What Happened to Our Old God?

Brian McLaren gives one of the coolest examples of our changing perceptions of God. He starts with the basic view of God that mirrors our parent’s care—God 1.0. Then we learn about God 2.0 who cares for others; through God 4.0—a God of affection, fidelity, and forgiveness for us. Many people only hold a medium level of God understanding. However, we can activate our best self when we grow through additional revisions until we reach God 5.0: a bigger, wholistic God that incorporates all humanity, all living things, and the entire cosmos.1

Why is a concept of God important?

The most pivotal concept in progressive Christianity is how we view Ultimate Reality. That, in turn, leads to understanding what the Bible is, how we appreciate Jesus, and how we lead our lives.  Your behavior, your hopes, your relationships with every creature and every molecule of being begins with that ultimate reality we humans tend to name “God.”

We can get through life without ever having to explain what God is. But, the clearer our view of ultimate reality, the easier it is to choose behaviors that reinforce our satisfaction of knowing we’re living our best lives.

However, giving a pure, succinct definition of God, is impossible for humans. We’re finite; God isn’t. Plus, any language description is very limited. You see, any human account of “God,” can’t really be God. It would be something less than the Unconditional Ultimate Reality that gives purpose to the universe. God is bigger than any definition—including my feeble attempts!

Growing to God 5.0

The concept of God has been changing since early humans attributed human characteristics to the forces of nature. What we need to realize is that through these millennia when we define God we’re describing our experiences with God. And we’re using very human characteristics, usually limited to one language.

In the 1960s I was greatly influenced by J. B. Phillips book, Your God Is Too Small.2 He lifts you out of thinking that God may be a resident policeman; a parental hangover, or even a heavenly bosom. (And as a young man, I thought a lot about heavenly bosoms.) Phillips really started me on the quest to view God in terms that take us, well, beyond human terms.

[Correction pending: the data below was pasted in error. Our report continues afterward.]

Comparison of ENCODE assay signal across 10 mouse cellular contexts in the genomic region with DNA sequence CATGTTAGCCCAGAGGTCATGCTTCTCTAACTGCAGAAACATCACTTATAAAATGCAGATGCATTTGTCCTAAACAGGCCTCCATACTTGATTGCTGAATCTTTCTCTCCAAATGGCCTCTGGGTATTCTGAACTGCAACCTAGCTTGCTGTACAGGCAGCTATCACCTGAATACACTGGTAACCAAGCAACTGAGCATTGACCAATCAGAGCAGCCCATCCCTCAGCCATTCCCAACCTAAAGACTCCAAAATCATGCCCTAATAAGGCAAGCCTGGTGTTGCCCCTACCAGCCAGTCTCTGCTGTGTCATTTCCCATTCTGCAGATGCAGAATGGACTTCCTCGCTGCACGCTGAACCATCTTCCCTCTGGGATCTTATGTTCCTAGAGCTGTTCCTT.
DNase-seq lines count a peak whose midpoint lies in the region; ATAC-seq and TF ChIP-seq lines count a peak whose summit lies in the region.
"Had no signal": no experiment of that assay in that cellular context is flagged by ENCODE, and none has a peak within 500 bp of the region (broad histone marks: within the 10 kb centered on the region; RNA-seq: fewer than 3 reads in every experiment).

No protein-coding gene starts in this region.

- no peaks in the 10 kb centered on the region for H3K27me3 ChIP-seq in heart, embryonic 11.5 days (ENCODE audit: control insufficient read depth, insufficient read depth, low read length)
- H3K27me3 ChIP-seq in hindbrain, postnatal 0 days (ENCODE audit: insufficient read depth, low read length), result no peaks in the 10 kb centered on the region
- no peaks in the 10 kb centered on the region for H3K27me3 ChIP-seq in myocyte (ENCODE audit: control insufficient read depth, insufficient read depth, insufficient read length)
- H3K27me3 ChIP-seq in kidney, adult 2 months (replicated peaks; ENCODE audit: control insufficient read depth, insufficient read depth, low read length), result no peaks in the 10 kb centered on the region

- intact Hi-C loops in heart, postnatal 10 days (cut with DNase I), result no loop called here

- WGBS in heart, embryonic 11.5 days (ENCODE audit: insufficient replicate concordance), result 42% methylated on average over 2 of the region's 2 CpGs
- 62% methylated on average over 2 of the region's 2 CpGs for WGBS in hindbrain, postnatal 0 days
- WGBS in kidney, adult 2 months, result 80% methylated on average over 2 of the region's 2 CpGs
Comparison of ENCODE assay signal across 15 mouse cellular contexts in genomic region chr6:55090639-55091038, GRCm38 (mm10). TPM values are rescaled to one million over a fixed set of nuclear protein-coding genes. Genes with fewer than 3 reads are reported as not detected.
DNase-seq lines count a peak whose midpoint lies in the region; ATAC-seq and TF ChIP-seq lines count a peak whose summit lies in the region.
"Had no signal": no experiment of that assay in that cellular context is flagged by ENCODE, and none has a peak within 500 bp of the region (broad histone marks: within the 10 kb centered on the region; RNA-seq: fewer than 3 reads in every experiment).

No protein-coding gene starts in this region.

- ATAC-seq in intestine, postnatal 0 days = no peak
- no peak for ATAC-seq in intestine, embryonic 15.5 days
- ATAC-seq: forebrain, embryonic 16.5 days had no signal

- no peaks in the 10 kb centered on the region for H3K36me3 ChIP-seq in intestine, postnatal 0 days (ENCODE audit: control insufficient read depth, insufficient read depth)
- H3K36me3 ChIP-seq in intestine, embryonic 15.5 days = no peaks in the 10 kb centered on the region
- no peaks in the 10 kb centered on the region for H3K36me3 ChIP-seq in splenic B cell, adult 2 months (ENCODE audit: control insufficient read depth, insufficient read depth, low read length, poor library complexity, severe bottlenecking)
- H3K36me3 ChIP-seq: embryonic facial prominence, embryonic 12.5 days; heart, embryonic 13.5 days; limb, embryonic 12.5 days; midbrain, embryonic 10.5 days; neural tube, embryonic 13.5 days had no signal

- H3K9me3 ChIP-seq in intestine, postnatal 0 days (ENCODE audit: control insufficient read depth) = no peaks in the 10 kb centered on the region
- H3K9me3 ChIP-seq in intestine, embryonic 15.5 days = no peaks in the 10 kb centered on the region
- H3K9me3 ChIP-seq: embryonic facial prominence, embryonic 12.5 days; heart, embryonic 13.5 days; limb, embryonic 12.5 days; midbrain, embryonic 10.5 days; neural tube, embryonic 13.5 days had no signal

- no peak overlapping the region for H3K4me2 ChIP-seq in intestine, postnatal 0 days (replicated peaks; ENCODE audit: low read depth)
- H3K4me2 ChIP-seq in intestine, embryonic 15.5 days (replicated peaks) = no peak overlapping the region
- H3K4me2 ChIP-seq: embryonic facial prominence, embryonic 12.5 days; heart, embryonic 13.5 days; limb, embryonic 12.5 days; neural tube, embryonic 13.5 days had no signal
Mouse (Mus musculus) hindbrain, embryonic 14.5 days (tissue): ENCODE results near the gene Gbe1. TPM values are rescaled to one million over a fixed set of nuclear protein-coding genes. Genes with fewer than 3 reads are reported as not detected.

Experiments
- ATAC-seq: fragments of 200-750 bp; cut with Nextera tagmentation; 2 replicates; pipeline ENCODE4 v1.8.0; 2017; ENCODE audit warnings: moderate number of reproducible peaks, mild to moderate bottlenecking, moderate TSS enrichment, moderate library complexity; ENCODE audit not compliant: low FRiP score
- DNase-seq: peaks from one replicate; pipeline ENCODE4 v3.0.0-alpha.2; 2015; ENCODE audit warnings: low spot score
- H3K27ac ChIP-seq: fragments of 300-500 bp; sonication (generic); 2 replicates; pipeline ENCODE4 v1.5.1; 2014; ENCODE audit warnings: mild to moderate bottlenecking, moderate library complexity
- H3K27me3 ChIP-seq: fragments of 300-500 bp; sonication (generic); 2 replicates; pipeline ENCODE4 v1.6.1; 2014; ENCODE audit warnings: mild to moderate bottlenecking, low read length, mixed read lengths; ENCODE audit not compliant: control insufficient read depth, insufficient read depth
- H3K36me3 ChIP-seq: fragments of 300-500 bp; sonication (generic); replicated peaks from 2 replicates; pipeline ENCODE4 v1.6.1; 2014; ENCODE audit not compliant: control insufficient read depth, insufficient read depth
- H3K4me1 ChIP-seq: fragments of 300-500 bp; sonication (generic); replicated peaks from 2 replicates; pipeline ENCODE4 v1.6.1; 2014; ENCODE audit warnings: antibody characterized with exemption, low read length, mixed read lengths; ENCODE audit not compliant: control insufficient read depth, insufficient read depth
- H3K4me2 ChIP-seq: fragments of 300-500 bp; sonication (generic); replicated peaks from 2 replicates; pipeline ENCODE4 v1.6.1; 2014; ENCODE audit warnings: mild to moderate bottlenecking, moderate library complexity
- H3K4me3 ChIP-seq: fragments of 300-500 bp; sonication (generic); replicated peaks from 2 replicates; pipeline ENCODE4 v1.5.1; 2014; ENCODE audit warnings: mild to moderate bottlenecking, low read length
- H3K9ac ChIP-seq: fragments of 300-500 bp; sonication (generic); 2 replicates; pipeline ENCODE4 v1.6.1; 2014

For example, any anthropomorphic portrayal—gender, labels, emotions, senses, ability to do something, physical characteristics—is making a form that is limiting. Any capability for intervention in worldly affairs means that God is outside the situation and therefore is less than the total situation. Even benevolent descriptions such as “God is love” or “God is good” also imply that God isn’t everything (and yet I really like those phrases as I’ll explain later)

Then there’s “evil.”

People often counter with, “But what about Evil? Bad things happen in the world; how can that be God?” This thinking comes from old Greek dualism. That is, if there’s a good god, then there must be a bad god—evil or Satan. So, I ask, how can a part of creation, even evil, be “not-God?” Wouldn’t that make God less than all there is? If anything can exist outside of God, then that God is too small.

I’ll admit, this is hard for many people to swallow. You mean He isn’t the old man—Father-figure—we learned about in Sunday school? God isn’t mad at us for all our sins? Yahweh didn’t make a covenant with his people, Israel? God didn’t kill off his son? Wait, you mean there may be more (or fewer) than three dimensions—a trinity—of God?

When I say “Yes” to all those questions, the next comment from traditional church folks is often, But, doesn’t that negate everything in the Bible? Wouldn’t that mean there’s no point to Christianity? Or, non-religious people might say, But, that’s not what I hear when the news media talks about God.

A different revision of God than we’re used to—like God 5.0—has incredible implications. I already alluded to Biblical meanings and the status of Jesus, but there’s also prayer, religious practices, and, even more to the point: the very purpose of our lives. Next time, I’ll apply God 5.0 to the purpose of Oneness and Wholeness.

So, what are you thinking now? (I’ll bet there’s a good chance you don’t agree with everything I’ve said.) If you give feedback by asking questions and making comments—positive or negative—this can become a conversation; a way to grow together in living our most meaningful lives.

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  1. McLaren, Brian. The Great Spiritual Migration. 2016. His chapter on God 5.0 is one of the most progressive explanations of God you can find, even though he admits “God 5.0” is an unwieldy term.
  2. Phillips, J.B. Your God Is Too Small. 1952.

_____________________________________  April 23, 2018

If these messages intrigue you, please share them with others who might like to ponder different meanings in life. You can receive these directly by sending an email to afabian131@gmail.com and say “subscribe.”

Art Fabian is on a spiritual journey to enjoy more aliveness, and to share the goal of wholeness with others. He has no special training or degrees in this field. That is, he’s not a religious scholar or theologian. However, he hopes you might also enjoy a walk towards a richer life that benefits us, our neighbors, and all creation.

2 Comments

  1. Linda Bohman April 23, 2018
  2. Ron May 2, 2018

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